Common law gives you basic rights to, and coverage for what you have created, but without going through the U.S. Copyright Office of the U.S. Patent and Trademark Office, you may be out of luck later if you find yourself in a situation where you are up against another party that stubbornly wants to use your material, and may have considerably more resources to steamroll over you. When your work is registered, it also shows up in searches when others are trying to find out whether there is something similar in existence; if you are not listed in that database, you could be opening yourself up to complication.

Figuring out how to protect your company’s intellectual property may seem like a daunting task, but with the help of an experienced intellectual property attorney, you can gain more of an understanding of how the process works, as well as its importance. An attorney will also be able to explain to you what types of licensing or registration to apply for and take care of it for you. While you may not see a dire need currently, this type of protection could prove itself to be very valuable later.

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The Bolender Law Firm can assist you in all intellectual property matters. Call us at 310-320-0725 now or submit an easy consultation request online. We are here to help!

intellectual property topics

Intellectual Property Topics: Understanding the Role of the U.S. Patent and Trademark Office

Most businesses today spring from someone’s dream, their inspiration, and the motivation and drive to create products or services that may have not been there before. The reality of founding a new company, however, usually means many hours at the office, enormous sweat equity, and what may seem like countless steps (many of them uphill!) to that launch—and continued success afterward. Once you are up and running, it is vital to either handle or delegate financial matters, ordering, employee hiring and scheduling, and most importantly, continuing to bring in loyal customers.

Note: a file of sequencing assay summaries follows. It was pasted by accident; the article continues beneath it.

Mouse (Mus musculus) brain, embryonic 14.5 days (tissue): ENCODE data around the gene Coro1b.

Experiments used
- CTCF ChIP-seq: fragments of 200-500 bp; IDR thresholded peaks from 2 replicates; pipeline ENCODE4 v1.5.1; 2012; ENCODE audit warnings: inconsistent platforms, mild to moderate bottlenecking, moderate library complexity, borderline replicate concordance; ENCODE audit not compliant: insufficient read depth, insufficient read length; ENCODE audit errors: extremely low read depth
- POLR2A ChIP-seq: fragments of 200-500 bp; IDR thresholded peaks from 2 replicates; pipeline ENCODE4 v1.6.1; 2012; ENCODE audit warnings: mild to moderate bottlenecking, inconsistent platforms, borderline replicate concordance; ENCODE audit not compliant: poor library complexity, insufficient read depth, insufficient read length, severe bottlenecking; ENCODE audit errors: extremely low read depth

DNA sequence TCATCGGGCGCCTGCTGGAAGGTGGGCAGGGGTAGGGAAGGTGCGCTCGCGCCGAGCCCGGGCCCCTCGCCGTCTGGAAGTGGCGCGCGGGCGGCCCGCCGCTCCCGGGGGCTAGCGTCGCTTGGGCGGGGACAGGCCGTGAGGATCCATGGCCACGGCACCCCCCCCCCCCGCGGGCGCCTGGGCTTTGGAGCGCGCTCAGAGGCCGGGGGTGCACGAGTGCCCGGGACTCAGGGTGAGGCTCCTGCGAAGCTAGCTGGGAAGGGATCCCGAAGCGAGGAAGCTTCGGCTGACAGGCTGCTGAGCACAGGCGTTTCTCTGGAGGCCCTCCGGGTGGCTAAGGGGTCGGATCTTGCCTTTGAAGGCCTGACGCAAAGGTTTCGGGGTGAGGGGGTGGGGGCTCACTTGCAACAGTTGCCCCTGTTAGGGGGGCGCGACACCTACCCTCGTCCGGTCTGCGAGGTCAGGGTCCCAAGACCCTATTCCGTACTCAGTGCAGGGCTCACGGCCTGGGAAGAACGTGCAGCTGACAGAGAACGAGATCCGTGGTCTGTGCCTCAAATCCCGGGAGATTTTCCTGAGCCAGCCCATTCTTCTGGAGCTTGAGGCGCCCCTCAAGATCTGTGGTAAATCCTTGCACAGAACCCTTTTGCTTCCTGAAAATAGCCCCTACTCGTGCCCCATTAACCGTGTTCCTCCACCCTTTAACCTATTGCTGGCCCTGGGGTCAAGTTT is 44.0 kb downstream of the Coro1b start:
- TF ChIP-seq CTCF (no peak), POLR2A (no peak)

Your livelihood (and that of everyone who works for you) is centered around the unique products and services that keep people coming in, and because of that they must be guarded. And while either you specifically have created intellectual property relevant to your business, or partners or employees or independent contractors may have done so, your copyrights, trademarks, and patents should not be left open to outside parties who may have every intention of taking them for their own later.

One of the most interesting facts about intellectual property that most are not aware of until they begin considering licenses is that once you create it, the rights are yours. The intellectual property does belong to you, and is protected by common law, but that doesn’t do much for you in a court of law if you must sue another party for stealing a patent or infringing on a trademark. In working with your intellectual property attorney to register your works, you will learn that all patents and trademarks are approved and licensed through the United States Patent and Trademark Office.

The USPTO oversees processes for trademark applications and patent applications. As you move forward to register a trademark or a service mark, it is vital to select one that is registrable and realistically, will be one that can be protected legally. You must be able to establish what your mark format as, along with identifying the products and services connected with it. Trademark fees vary, but once everything is submitted, the review process could take months. Once approved, it is yours for ten years, and can be renewed for ten more years after that. In registering a patent, you must include a summary outlining the details of the patent and how it works, any relevant drawings, and then again, the application and fees. The wait for approval could be up to several years, but once approved it is good for around 20 years from the filing date.

The Bolender Law Firm can assist you in all intellectual property matters. Call us at 310-320-0725 now or submit an easy consultation request online. We are here to help!